Risk Bulletin Download PDF

Observatory of Illicit Economies in Eastern and Southern Africa


Summary highlights

  1. Heroin capsules, a unique feature of Durban’s drug market, have emerged in a violent and volatile landscape.

    In Durban, a unique trend has emerged for packaging heroin in pharmaceutical-style capsules, which may shed light on the structure of the drug market and supply routes. This trend has emerged as violence in Durban’s heroin market has escalated. Police corruption and community support of drug networks are both major factors in the local drug economy, as demonstrated by the recent assassination of a notorious underworld figure, Yaganathan Pillay, otherwise known as ‘Teddy Mafia’.

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  2. Corruption and criminality at Nairobi’s main dumpsite exact a heavy toll on the city’s residents and county government.

    Around the world, waste management has proven to be a sector vulnerable to organized crime and corruption. The Dandora dumpsite – the only designated dump for the thousands of tonnes of rubbish produced daily in Nairobi – has become the hub for criminal groups and corrupt figures who have infiltrated the waste-disposal sector at a number of levels, from household-rubbish collection to waste transport. The dump itself has also become an insecure and violent area. New research by the GI-TOC shines a light on the symbiosis between criminal and corrupt figures who combine to leech illicit profits out of Dandora and Nairobi’s waste sector at large.

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  3. The life of a Kenyan charcoal transporter: a crucial role in a vast, vital and criminalized market.

    Charcoal is an essential commodity in East Africa. Cheap, efficient and easily transportable, it is the main energy source in rapidly growing urban areas. Yet regulations suppressing charcoal trade – put in place to reduce deforestation – have resulted in ‘grey markets’ whereby criminality and corruption allow illegally produced charcoal to be sold. In Kenya, a ban on domestic production has inadvertently brought about just such a grey market. Drawing on ongoing GI-TOC research, we follow the path of one charcoal transporter to illustrate how criminality percolates through the Kenyan charcoal market.

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  4. Poor implementation of firearms legislation and corruption in South Africa’s firearms registry has put guns in the hands of gangsters.

    When it was first introduced, South Africa’s Firearms Control Act was intended to usher in a new era of firearms control in the newly democratized country. But 21 years after the Act was passed in parliament, monitoring systems have still not been fully implemented and systemic corruption at the Central Firearms Registry has allowed firearm licences to be issued to suspected gangsters and other underworld figures.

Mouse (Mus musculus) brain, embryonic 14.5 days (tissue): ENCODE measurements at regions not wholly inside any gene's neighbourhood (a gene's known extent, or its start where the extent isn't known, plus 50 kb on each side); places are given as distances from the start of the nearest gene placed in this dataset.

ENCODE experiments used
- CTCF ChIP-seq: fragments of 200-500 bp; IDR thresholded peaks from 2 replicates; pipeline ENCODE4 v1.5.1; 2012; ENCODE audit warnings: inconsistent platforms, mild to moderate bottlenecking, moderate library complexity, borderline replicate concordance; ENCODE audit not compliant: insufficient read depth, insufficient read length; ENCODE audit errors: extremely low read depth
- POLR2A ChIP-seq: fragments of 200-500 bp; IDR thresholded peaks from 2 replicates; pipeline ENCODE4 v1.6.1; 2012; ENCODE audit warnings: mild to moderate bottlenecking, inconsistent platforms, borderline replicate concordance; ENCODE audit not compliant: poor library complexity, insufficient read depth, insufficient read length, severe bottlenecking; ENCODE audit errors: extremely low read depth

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About this issue

Welcome to the first issue of the Risk Bulletin of Illicit Economies in East and Southern Africa in 2021. As lockdowns and border closures continue across eastern and southern Africa, the economic impacts of the coronavirus pandemic are cutting ever deeper. Other political upheavals are also shaking the region, such as the outcome of the contested elections in Uganda.

In this issue of the Risk Bulletin, we present stories from South Africa and Kenya, which investigate how political shifts are shaping, and being shaped by, criminal networks.

In our lead story this month, we provide a deep dive on Durban’s heroin market. South African headlines were filled in recent weeks with shocking images from Durban, where alleged drug kingpin ‘Teddy Mafia’ was assassinated and his killers themselves killed in a brutal reprisal. Going beyond the headlines, we present our analysis of the volatility and violence in Durban’s drug market, and what sets the city apart in the overall landscape of heroin trafficking across South Africa and the wider region.

We then turn to illegal markets in Kenya that have a direct impact on the environment. Waste disposal may not be something widely associated with organized crime, yet criminality in the sector has actually been reported around the world. The business of waste in Nairobi has become big business for criminal groups with connections to the city’s government. Our analysis highlights how provision of services in cities can be subverted by criminal groups and corrupt officials.

We also look at ongoing criminality in Kenya’s charcoal industry, which is a major contributor to deforestation in the region. The charcoal market in Kenya is a classic example of a ‘grey market’, whereby legal and illicitly produced goods are both available to consumers, who may therefore be unaware of a product’s illegality. The charcoal market presents a dilemma to policymakers in Kenya, given that demand for charcoal, despite its problems as a polluting fuel, remains high, as well as the fact that the market is a major source of income in rural areas.

Lastly, we report on ongoing corruption and mis-management at South Africa’s Central Firearms Registry, where corrupt officers working in the firearms registry have been able to facilitate firearms licenses being issued to gangsters. This story illustrates how poor implementation of legislation – in this case South Africa’s Firearms Control Act – can undermine the legislation’s original intentions.